Meniere’s Disease

Written by Medicine and Health. Posted in Disease, Condition & Injury, Ears, nose & throat, Head & neck conditions

Meniere’s disease – Definition

Meniere’s disease is a disorder of the labyrinth in the inner ear. The labyrinth is a system of cavities and canals in the inner ear that affects hearing, balance, and eye movement.

Meniere’s disease – Causes

An increase in the volume or pressure of fluid in the labyrinth can result in Meniere’s disease. The cause of these fluid changes is unknown. Possible causes may include:

  • Part of the labyrinth ruptures, allowing fluid in different compartments to mix
  • Scar tissue causes a blockage in the labyrinth
  • Inner ear injury due to:
    • Viral infection
    • Syphilis, a sexually-transmitted disease
    • Autoimmune disorders
    • Blood vessel problems
    • High cholesterol or other fats in the blood
    • Hormonal disorders
    • Medications, such as antibiotics and chemotherapy agents

Meniere’s disease – Risk Factors

A risk factor is something that increases your chance of getting a disease or condition. Risk factors for Meniere’s disease include:

  • Age: 20 to 60
  • Race: Caucasian
  • Family history of Meniere’s disease
  • Stress
  • Allergies
  • Excess salt in the diet
  • Excess noise

Meniere’s disease – Symptoms

The intensity of symptoms can vary from one person to another. Symptoms usually come on suddenly. They typically involve only one ear, but may involve both.

  • Symptoms may include:
  • Episodes of vertigo (spinning sensation), often accompanied by:
    • Nausea or vomiting
    • Sweating
    • Paleness of the skin
    • Weakness or falling
    • In some cases, headache or diarrhea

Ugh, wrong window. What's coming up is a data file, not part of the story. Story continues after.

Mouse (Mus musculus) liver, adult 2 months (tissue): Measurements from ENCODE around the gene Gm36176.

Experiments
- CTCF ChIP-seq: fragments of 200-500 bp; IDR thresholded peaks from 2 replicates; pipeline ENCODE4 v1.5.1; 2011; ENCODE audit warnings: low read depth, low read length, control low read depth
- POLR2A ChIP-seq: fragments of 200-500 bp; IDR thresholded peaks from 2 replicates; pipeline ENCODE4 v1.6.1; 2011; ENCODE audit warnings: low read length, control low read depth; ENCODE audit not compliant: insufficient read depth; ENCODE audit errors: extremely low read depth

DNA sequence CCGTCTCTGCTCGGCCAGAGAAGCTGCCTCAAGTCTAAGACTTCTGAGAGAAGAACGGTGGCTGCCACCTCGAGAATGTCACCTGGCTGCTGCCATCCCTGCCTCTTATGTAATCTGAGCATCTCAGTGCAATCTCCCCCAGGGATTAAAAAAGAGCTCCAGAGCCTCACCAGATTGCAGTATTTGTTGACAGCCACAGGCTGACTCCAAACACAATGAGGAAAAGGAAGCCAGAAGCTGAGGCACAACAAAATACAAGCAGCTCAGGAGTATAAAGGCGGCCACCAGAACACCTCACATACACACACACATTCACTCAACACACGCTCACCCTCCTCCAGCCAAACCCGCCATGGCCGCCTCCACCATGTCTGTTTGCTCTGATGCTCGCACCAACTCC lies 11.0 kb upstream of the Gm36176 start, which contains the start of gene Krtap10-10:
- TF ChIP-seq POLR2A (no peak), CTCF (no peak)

• Hearing loss may worsen during attacks of vertigo
  • Tinnitus (ringing in the ears)
  • Feeling of fullness or pressure in the ear
  • Poor sense of balance
  • A tendency for symptoms to worsen with movement

Meniere’s disease – Diagnosis

The doctor will ask about your symptoms and medical history, and perform a physical exam. This will include an examination of your ears and a neurologic exam to evaluate for possible nerve damage.

Tests may include:

  • Blood tests — to check for an underlying cause
  • Hearing test — this is also called an audiometry
  • Electronystagmogram — a type of eye movement test
  • Auditory brainstem response — measures electrical activity in the hearing nerve and brain stem
  • Electrocochleogram — measures electrical response of the inner ear to sound
  • MRI scan — a test that uses magnetic waves to make pictures of structures inside the ear

Meniere’s disease – Treatment

Treatment may include:

Dietary and Lifestyle Changes

These may help limit symptoms:

  • Bed-rest during acute attacks of vertigo
  • Avoid foods that are high in salt and high in sugar
  • Drink adequate fluids
  • Promptly begin replacing fluids lost to heat or exercise
  • Avoid caffeine, aspirin, and smoking
  • Minimize stress
  • Avoid medications that seem to bring on or worsen symptoms
  • Consider a hearing aid, if necessary
  • Consider masking devices (white noise) to limit the effects of tinnitus
  • Take safety measures to avoid falling
  • Restrict chocolate consumption
  • Reduce alcohol intake

Vestibular Exercises (Vestibular Rehabilitation)

Your doctor may suggest specific vestibular exercises. These exercises use a series of eye, head, and body movements to get the body used to moving without dizziness. You may work with a physical therapist to learn these.

Medications

Medications include:

  • Drugs to treat vertigo, such as meclizine or scopolamine
  • Antiemetics — medications to help control nausea
  • Other medications that may improve hearing, control inner ear swelling, or limit overall symptoms, including:
    • Antihistamines
    • Cortisone drugs for a short time
    • Antidepressants or anti-anxiety medications
    • Diuretics
  • Aminoglycoside therapy (such as streptomycin or gentamicin) to permanently destroy the part of the inner ear that deals with balance

Surgery

Surgical procedures are not always helpful, and include:

  • Endolymphatic sac decompression — removal of a portion of inner ear bone and placing a tube in the inner ear to drain excess fluid
  • Labyrinthectomy — destruction or removal of the entire inner ear, which controls balance and hearing
  • Vestibular nerve section

Meniere’s disease – Prevention

There are no specific guidelines for preventing Meniere’s disease. However, to help reduce your risk, avoid the following risk factors:

  • High-salt diet
  • High-sugar diet
  • Excess noise
  • Excess alcohol
  • Stress
  • Smoking
  • Use of drugs that can be toxic to the ear such aminoglycosides, aspirin, and quinine

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